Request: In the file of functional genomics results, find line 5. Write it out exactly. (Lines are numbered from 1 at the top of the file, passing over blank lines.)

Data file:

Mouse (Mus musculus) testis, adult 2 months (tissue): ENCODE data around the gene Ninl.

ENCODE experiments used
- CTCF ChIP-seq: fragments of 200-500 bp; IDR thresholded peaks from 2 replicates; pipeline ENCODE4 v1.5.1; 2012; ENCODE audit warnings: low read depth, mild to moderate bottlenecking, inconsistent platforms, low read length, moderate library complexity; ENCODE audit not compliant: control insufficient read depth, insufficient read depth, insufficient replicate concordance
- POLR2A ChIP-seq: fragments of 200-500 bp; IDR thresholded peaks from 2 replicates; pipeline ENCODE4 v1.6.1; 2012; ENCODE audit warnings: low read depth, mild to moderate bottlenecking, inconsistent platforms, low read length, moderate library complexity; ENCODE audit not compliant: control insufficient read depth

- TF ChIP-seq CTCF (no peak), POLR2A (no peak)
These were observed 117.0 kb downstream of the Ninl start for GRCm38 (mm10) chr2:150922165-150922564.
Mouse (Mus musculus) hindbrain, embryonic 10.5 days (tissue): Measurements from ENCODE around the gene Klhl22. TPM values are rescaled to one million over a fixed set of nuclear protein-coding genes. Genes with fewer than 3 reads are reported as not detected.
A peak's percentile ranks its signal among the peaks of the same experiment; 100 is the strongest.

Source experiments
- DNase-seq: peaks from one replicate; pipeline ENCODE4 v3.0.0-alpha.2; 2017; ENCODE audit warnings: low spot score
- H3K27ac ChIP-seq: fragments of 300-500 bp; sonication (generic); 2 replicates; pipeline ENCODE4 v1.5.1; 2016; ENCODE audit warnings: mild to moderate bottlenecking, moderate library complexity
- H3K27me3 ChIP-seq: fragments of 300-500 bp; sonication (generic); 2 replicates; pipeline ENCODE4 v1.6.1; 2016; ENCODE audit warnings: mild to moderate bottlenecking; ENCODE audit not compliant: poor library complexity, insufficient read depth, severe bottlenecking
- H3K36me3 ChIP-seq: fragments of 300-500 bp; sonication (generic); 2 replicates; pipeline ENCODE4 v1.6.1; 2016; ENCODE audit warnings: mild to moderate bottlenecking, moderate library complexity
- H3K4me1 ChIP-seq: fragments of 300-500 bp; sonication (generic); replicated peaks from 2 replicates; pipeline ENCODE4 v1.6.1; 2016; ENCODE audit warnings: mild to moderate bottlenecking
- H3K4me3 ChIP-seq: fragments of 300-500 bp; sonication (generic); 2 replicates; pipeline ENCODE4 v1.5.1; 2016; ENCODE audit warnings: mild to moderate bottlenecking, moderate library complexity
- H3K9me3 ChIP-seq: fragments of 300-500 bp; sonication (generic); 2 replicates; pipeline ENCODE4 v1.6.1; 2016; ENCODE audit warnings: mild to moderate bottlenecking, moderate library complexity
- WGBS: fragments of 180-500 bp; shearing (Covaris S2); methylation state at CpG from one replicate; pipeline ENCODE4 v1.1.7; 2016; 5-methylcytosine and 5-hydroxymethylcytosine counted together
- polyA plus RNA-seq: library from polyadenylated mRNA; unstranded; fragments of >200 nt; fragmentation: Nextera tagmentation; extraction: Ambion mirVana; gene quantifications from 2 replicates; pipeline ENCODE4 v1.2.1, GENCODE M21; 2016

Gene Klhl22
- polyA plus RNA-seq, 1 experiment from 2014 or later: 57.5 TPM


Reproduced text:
- TF ChIP-seq CTCF (no peak), POLR2A (no peak)